What I’m Hearing: Bob Nightengale on how the rest of the season will look for the Cardinals
The St. Louis Cardinals believed all winter, and reinforced this spring, they had the talent and character to win the World Series this year.
Now, they have no idea when they will play another game.
The Cardinals will have gone at least 12 days without playing a game after their three-game series beginning Friday night against the Chicago Cubs was officially postponed with two more players and a staff member testing positive for COVID-19.
The outbreak, believed to start with a person who was employed by a Cardinals player, has left nine players and seven staff members infected with the virus, leaving their team in disarray.
“I don’t know what our future looks like at this point,’’ Cardinals president John Mozeliak said. “For all of the optimism we had a couple days ago, it’s frustrating for everyone involved. …
“I haven’t slept in days.’’
They have played only five games this season, and not a single inning since July 29, and are now faced with the daunting task of playing 55 games in 49 days just to complete their 2020 season.
It will be the first time in 45 years, according to ESPN STATS, that a team will have played that many games in such a short span since the Minnesota Twins in 1975, who went 20-35 in that stretch.
Is it possible for the Cardinals to still play a 60-game season?
“Mathematically,’’ Mozeliak said, “it would be challenging.’’
Forget trying to realistically compete for another World Series title.
How about just praying they can get back on the field to even play games?
“‘Nobody said it was going to be fair,’’ Cardinals manager Mike Shildt said this week. “Nobody said it was going to be easy. No one’s going to feel sorry for us. …
“Fair is relative. The fact of the matter is that a lot of what’s going on isn’t fair in our game, in our society. It’s definitely not what we’re used to.’’
It’s like having three All-Star breaks at once while everyone else has been playing.
The Cardinals already went through spring training and summer camp, and with this layoff, they might have to call it a fall sleepover.
The Cardinals are facing at least six doubleheaders on the schedule while missing at least four of their pitchers.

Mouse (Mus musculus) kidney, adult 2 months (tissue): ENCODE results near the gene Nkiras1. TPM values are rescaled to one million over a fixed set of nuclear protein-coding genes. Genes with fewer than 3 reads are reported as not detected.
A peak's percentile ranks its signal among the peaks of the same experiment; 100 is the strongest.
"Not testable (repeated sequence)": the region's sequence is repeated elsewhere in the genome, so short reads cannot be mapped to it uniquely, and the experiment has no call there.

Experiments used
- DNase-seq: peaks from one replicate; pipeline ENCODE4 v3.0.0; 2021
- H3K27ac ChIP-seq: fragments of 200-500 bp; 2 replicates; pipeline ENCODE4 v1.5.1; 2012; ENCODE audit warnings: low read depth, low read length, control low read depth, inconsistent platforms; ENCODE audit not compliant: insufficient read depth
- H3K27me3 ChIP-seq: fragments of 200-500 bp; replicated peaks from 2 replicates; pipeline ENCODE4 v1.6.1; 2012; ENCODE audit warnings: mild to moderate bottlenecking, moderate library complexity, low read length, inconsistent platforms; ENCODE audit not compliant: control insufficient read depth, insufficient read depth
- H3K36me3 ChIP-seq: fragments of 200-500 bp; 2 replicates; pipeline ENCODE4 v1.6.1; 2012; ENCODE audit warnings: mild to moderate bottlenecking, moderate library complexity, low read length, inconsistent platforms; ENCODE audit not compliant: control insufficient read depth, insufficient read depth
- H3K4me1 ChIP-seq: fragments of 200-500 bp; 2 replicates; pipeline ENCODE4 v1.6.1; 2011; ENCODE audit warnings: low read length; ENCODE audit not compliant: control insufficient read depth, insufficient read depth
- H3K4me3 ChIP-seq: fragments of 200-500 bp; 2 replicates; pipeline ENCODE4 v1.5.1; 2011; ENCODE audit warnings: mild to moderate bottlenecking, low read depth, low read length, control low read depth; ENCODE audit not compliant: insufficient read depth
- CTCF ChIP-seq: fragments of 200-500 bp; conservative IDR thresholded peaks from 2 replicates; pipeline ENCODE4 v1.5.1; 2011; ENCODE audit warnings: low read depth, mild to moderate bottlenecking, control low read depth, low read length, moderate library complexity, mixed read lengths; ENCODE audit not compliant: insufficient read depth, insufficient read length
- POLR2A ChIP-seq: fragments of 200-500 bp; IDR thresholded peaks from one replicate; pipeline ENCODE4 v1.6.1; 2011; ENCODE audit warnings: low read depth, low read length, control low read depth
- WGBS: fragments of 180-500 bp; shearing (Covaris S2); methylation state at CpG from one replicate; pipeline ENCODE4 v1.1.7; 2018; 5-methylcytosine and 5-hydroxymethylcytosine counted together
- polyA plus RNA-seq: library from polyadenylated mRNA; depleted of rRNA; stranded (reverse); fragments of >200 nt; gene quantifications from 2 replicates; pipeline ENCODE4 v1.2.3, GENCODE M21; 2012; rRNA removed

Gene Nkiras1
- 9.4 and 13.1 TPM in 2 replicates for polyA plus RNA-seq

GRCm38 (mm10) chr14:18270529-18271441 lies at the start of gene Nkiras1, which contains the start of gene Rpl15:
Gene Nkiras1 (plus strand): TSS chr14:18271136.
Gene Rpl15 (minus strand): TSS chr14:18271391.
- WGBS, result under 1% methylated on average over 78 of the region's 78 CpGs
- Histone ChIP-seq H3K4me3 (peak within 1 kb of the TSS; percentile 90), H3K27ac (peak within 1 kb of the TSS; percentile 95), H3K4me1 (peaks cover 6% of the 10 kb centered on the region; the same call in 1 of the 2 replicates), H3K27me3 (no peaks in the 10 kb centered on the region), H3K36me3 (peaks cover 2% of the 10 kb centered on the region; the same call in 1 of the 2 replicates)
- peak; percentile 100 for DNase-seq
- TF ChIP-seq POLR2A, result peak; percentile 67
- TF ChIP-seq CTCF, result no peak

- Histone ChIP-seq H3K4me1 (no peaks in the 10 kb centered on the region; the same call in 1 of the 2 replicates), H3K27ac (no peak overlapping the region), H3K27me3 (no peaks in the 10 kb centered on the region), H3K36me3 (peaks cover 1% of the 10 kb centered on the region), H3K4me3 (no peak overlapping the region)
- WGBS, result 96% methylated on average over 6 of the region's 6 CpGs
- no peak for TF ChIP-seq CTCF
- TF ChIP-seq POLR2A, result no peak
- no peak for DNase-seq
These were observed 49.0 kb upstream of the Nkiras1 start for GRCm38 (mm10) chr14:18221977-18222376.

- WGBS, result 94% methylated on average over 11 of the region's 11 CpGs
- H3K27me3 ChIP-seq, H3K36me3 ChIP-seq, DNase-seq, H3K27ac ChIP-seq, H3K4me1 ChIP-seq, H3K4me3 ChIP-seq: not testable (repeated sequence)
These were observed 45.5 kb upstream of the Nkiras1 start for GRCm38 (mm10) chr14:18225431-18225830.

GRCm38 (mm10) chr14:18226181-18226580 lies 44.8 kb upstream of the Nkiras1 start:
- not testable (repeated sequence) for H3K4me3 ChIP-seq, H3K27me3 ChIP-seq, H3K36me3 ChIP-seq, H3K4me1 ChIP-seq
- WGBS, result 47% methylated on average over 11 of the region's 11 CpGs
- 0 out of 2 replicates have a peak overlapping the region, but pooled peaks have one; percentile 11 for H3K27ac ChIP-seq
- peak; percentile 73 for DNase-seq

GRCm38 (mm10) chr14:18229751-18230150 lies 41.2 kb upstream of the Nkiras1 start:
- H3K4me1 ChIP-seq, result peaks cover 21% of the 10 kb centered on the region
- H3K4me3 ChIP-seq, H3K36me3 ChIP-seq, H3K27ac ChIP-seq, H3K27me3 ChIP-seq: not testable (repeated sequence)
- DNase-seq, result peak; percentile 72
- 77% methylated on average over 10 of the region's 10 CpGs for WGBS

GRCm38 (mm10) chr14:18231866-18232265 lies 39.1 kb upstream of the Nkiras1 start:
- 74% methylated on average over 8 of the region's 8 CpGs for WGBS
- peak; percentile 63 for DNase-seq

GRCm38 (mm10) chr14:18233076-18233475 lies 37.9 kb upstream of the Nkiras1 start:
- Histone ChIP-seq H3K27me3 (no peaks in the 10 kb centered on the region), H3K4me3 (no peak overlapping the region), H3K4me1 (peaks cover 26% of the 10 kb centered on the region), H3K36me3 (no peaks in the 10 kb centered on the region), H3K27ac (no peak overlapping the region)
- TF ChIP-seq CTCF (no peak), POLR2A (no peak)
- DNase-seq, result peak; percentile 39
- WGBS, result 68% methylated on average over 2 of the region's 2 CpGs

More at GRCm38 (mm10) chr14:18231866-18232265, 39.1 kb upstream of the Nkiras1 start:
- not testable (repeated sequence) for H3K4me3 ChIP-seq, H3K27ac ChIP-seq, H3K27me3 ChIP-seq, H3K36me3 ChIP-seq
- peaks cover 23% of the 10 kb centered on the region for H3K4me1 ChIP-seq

Hall of Fame pitcher Bob Gibson might be 84 years old, but the boys could sure use you, with 64-year-old shortstop Ozzie Smith already telling the Cardinals that he has a few innings left in him.
Hey, desperate times call for desperate measures.
This a team that just lost their future Hall of Fame catcher Yadier Molina, All-Star shortstop Paul DeJong, starting pitcher Carlos Martinez, three relievers, their backup shortstop and their top right-handed pinch-hitter.
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The Cardinals, after being marooned in Milwaukee for a week when they couldn’t leave their hotel rooms, believed they were in the clear when they had two consecutive days of negative tests. They returned home to St. Louis, staged workouts Wednesday and Thursday at Busch Stadium, and were pumped up to play the Cubs on Friday night, only to learn the virus never went away.
The Cardinals returned to self-isolation, with the entire team quarantined, but who knows who else might test positive this weekend.
“We’re trying to do the very best to control something we can’t see,’’ Mozeliak said. “”It’s an invisible virus. I think the one thing we are all understanding is that we don’t know much about it. …
“We don’t know where its headed. There’s so much more uncertainty around this. You’re asking what tomorrow looks like. We don’t know. Nobody does.’’
The Cardinals had just been informed of the makeup dates for their three doubleheaders with the Milwaukee Brewers (Sept. 14, 16 and 25) and two with the Detroit Tigers (Aug. 13 and Sept. 10) this week with now three more now being placed on the calendar.
So, they have eight scheduled doubleheaders in the next seven weeks after playing only five games in the first 19 days of this season.
“The more we play baseball,’’ Shildt says, “the better. That’s what we’re here for.
“Fact of the matter is, guys need to get on the field and play.’’
The cold reality is that they have no choice, and when they do finally play, the schedule won’t even be close to being equitable in their quest to land a playoff berth.
“I do think that is a concern,’’ Cubs GM Jed Hoyer recently said. “You sort of assume we don’t play the same schedule, but roughly the same schedule and this is a competitive business. We’re all looking to make the playoffs and looking to win a championship, and you want people to be competing in the same way.’’
It just can’t happen.
Not this year.
Not even close.
The Cardinals will consider it a victory just to be able to step on the field again.
“Emotionally,’’ Mozeliak said, “we’re pulling on a lot of different cords here. Obviously, a lot of frustration, a lot of disappointment.
“We would really like to get back to playing baseball.’’
Follow USA TODAY Sports’ Bob Nightengale on Twitter @BNightengale.